Patricia Pleszczynska, driving force behind the CBC in Quebec for decades, dies at 67

The longtime CBC and Radio-Canada executive grew up in the Eastern Townships and ensured Quebec's stories were told to Canadians.

The longtime executive grew up in the Eastern Townships and helped tell Quebec's stories to Canadians

Longtime CBC and Radio-Canada executive Patricia Pleszczynska, who helped shape the broadcaster's coverage in Quebec for three decades, passed away on Thursday. (Courtesy of the Pleszczynska/St-Laurent family)

In every television or radio station there are the faces the public knows, and the folks who work behind the scenes to make things happen. People who develop a vision and make it real.

Like Patricia Pleszczynska.

As longtime managing director of CBC's English-language services in Quebec — and later as director-general of radio services for Radio-Canada — she was the architect who designed and built the infrastructure for much, if not all, of what you see and hear on the public broadcaster's airwaves in the province, and what you read on its websites.

On Thursday, she passed away of cancer. She was 67.

"She always thought about the people that we serve and how to make sure that we're bringing the stories from these communities so that all of Canada can hear them and know them and ultimately so that we can be brought together with an understanding of each other," said Meredith Dellandrea, the CBC's senior managing director for Quebec and Atlantic Canada, and one of the countless journalists Pleszczynska mentored.

Pleszczynska spent her youth in the Eastern Townships and graduated from Bishop's University with a bachelor's degree in drama in 1974.  She was the daughter of a Polish father and an Italian mother.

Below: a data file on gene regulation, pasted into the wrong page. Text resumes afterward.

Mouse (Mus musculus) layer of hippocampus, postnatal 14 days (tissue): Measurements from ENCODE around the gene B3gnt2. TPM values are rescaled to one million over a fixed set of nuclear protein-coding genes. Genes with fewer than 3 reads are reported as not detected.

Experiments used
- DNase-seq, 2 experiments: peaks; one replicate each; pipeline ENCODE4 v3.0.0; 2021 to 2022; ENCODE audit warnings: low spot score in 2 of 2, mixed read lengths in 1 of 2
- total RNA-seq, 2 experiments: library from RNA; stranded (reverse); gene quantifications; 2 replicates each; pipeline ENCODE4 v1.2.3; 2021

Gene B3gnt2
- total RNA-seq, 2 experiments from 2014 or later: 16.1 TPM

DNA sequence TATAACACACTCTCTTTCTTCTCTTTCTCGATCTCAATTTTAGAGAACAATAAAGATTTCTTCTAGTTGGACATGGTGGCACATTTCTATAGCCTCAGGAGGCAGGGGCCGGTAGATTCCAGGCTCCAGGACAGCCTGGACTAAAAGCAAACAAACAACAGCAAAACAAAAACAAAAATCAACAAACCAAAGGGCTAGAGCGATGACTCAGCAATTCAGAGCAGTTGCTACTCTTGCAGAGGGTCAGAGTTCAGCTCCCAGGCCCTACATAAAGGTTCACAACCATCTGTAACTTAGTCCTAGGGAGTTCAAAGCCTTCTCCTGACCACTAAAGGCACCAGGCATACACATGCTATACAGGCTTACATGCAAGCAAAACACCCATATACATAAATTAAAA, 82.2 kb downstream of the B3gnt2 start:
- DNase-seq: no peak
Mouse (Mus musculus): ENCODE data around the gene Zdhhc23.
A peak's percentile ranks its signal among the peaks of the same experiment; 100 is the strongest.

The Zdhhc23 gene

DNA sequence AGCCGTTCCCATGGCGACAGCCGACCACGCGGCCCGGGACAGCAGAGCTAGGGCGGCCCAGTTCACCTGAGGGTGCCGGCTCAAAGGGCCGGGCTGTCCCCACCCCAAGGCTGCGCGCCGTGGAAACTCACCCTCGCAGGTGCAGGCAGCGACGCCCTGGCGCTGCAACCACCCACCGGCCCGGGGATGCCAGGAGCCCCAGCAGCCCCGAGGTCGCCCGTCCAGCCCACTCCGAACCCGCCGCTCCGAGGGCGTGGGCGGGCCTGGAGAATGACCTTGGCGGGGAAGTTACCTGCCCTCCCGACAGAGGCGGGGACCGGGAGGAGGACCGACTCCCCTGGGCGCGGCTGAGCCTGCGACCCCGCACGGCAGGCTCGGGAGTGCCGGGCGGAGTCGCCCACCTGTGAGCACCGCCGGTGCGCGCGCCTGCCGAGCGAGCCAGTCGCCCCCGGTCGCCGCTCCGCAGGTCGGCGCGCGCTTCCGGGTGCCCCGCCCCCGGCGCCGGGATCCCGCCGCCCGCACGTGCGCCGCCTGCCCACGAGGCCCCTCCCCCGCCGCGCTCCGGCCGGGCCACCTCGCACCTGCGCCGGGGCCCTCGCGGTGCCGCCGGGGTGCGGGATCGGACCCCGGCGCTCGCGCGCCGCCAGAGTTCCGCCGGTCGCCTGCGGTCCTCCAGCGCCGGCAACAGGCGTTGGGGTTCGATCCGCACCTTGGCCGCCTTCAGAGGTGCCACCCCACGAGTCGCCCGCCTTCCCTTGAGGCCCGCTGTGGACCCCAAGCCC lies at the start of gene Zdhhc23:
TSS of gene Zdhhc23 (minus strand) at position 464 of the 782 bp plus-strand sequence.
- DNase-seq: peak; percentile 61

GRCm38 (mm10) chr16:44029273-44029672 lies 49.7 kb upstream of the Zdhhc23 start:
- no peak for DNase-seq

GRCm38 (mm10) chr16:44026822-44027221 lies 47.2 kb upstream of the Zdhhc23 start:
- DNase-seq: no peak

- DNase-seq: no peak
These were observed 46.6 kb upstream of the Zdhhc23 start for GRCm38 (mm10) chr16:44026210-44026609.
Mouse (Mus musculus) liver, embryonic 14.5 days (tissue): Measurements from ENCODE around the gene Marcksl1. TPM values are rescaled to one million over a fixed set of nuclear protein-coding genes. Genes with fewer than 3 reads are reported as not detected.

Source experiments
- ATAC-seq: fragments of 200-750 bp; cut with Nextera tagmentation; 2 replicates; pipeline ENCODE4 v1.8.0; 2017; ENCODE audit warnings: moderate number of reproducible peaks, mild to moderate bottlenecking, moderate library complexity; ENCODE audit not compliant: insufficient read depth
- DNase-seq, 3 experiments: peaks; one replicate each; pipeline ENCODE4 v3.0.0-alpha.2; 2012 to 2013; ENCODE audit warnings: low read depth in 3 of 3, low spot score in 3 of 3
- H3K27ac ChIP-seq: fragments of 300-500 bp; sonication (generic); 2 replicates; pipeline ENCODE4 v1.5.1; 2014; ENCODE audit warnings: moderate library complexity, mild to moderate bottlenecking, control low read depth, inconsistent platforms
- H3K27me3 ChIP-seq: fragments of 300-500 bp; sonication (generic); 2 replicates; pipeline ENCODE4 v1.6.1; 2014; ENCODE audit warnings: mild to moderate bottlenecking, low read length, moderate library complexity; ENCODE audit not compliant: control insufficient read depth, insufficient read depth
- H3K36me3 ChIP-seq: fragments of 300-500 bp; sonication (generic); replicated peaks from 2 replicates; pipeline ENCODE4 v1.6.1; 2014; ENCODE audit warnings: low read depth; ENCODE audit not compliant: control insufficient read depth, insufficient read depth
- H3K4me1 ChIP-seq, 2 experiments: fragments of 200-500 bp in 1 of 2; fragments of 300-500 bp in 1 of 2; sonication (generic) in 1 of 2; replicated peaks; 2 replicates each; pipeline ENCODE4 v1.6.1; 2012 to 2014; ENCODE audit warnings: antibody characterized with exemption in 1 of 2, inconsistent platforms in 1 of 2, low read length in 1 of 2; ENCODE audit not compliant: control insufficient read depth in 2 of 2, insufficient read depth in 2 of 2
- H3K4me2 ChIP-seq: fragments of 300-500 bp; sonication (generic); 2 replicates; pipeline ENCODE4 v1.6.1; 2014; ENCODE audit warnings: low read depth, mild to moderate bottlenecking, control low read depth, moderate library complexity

According to longtime colleague and friend David Gutnick, a CBC journalist who first got to know Pleszczynska in Quebec City in the 1980s, her agronomist dad would bring her along as he visited farms through the region.

"Her languages were English, French, Polish and Italian," Gutnick said. "She literally learned this region (the Townships) through its very soil."  

A meteoric rise

As an undergraduate at Bishop's — a institution whose board she would join in retirement — she met her husband, Bernard St-Laurent. He started working as a reporter for the CBC in 1981.

The couple, and their growing family, shuttled between Quebec City, the Gaspé peninsula and Sherbrooke before settling in the provincial capital in the mid-1980s.

That's when Pleszczynska joined the CBC. It was 1984, the network had just opened a bureau in Gaspé and she was offered a two-week contract as a researcher on the afternoon show, which was doing a series of live remotes from the new outpost.

Barbara Uteck, who oversaw the station, knew little about her new hire and was somewhat leery of nepotism.

"Well, she of course turned out to be completely and absolutely brilliant. She was lovely to work with, engaging and she picked it up instantly," said Uteck, who went on to senior positions in the federal public service. "She was a fiercely intelligent, creative person, a problem-solver. But she was also interested in other people."